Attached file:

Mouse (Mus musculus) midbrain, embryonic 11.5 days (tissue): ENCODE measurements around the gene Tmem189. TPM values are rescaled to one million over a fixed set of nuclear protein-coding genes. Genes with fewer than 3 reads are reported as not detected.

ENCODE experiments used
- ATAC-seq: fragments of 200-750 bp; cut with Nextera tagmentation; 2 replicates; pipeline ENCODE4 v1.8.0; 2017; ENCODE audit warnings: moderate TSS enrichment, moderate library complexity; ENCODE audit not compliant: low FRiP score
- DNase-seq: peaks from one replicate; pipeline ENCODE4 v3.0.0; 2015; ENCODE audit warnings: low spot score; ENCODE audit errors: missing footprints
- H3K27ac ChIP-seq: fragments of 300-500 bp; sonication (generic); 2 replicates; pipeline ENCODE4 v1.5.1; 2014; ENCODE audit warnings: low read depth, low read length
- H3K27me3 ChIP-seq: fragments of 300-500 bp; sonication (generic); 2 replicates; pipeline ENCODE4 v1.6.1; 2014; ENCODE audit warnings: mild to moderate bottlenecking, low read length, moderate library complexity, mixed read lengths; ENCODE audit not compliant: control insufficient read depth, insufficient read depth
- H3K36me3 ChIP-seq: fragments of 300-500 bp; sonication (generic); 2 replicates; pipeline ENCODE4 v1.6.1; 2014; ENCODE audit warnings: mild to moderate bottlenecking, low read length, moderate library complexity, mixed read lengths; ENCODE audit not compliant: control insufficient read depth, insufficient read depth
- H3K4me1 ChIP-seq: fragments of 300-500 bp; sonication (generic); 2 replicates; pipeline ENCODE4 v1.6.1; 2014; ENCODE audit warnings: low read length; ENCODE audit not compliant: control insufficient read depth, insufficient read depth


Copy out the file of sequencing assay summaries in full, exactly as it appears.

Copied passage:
Mouse (Mus musculus) midbrain, embryonic 11.5 days (tissue): ENCODE measurements around the gene Tmem189. TPM values are rescaled to one million over a fixed set of nuclear protein-coding genes. Genes with fewer than 3 reads are reported as not detected.

ENCODE experiments used
- ATAC-seq: fragments of 200-750 bp; cut with Nextera tagmentation; 2 replicates; pipeline ENCODE4 v1.8.0; 2017; ENCODE audit warnings: moderate TSS enrichment, moderate library complexity; ENCODE audit not compliant: low FRiP score
- DNase-seq: peaks from one replicate; pipeline ENCODE4 v3.0.0; 2015; ENCODE audit warnings: low spot score; ENCODE audit errors: missing footprints
- H3K27ac ChIP-seq: fragments of 300-500 bp; sonication (generic); 2 replicates; pipeline ENCODE4 v1.5.1; 2014; ENCODE audit warnings: low read depth, low read length
- H3K27me3 ChIP-seq: fragments of 300-500 bp; sonication (generic); 2 replicates; pipeline ENCODE4 v1.6.1; 2014; ENCODE audit warnings: mild to moderate bottlenecking, low read length, moderate library complexity, mixed read lengths; ENCODE audit not compliant: control insufficient read depth, insufficient read depth
- H3K36me3 ChIP-seq: fragments of 300-500 bp; sonication (generic); 2 replicates; pipeline ENCODE4 v1.6.1; 2014; ENCODE audit warnings: mild to moderate bottlenecking, low read length, moderate library complexity, mixed read lengths; ENCODE audit not compliant: control insufficient read depth, insufficient read depth
- H3K4me1 ChIP-seq: fragments of 300-500 bp; sonication (generic); 2 replicates; pipeline ENCODE4 v1.6.1; 2014; ENCODE audit warnings: low read length; ENCODE audit not compliant: control insufficient read depth, insufficient read depth